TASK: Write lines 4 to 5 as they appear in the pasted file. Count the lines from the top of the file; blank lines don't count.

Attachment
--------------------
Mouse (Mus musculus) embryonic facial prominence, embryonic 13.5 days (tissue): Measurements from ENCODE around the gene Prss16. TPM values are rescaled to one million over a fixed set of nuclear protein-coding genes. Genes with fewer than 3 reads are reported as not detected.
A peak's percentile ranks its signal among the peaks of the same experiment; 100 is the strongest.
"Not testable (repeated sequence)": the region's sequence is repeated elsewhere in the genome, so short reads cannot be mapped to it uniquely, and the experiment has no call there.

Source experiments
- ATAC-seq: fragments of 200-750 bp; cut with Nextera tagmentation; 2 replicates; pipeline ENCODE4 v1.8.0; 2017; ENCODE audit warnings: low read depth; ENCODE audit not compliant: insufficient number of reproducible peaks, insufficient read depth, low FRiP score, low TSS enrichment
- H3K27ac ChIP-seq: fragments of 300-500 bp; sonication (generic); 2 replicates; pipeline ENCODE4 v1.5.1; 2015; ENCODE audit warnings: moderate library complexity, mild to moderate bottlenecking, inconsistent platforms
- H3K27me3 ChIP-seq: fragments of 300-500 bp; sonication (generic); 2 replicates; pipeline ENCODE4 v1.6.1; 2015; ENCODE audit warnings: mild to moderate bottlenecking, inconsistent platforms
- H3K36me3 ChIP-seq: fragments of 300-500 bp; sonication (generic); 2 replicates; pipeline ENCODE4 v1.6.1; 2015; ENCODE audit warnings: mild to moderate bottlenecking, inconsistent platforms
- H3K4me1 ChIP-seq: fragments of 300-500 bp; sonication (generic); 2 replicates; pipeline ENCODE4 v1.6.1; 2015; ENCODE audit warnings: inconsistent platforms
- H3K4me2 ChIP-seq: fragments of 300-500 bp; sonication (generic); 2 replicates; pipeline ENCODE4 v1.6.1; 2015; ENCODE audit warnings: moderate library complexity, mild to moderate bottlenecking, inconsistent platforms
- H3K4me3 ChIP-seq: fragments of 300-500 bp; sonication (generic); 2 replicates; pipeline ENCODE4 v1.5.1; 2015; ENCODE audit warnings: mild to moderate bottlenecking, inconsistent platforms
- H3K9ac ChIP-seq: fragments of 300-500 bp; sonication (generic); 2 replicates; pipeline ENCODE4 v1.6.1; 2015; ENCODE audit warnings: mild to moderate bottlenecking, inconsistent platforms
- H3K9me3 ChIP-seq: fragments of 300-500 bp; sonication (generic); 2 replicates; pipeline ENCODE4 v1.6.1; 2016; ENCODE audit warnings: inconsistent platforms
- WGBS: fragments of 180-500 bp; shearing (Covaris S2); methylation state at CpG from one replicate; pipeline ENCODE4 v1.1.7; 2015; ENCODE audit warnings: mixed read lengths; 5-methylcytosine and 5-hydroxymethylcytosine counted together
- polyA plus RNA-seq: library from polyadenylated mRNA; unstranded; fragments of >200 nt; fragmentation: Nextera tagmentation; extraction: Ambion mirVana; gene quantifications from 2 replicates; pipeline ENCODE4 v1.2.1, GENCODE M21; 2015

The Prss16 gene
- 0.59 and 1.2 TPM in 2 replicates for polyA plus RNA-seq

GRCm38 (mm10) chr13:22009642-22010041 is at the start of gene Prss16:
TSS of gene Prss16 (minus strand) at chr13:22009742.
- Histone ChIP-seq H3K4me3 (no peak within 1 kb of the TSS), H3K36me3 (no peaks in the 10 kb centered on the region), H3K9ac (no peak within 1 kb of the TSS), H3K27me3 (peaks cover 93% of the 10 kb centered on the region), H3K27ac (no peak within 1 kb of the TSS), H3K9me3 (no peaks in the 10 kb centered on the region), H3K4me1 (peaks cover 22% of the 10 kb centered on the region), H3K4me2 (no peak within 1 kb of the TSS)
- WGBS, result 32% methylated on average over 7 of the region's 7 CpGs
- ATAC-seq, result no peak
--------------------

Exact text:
Source experiments
- ATAC-seq: fragments of 200-750 bp; cut with Nextera tagmentation; 2 replicates; pipeline ENCODE4 v1.8.0; 2017; ENCODE audit warnings: low read depth; ENCODE audit not compliant: insufficient number of reproducible peaks, insufficient read depth, low FRiP score, low TSS enrichment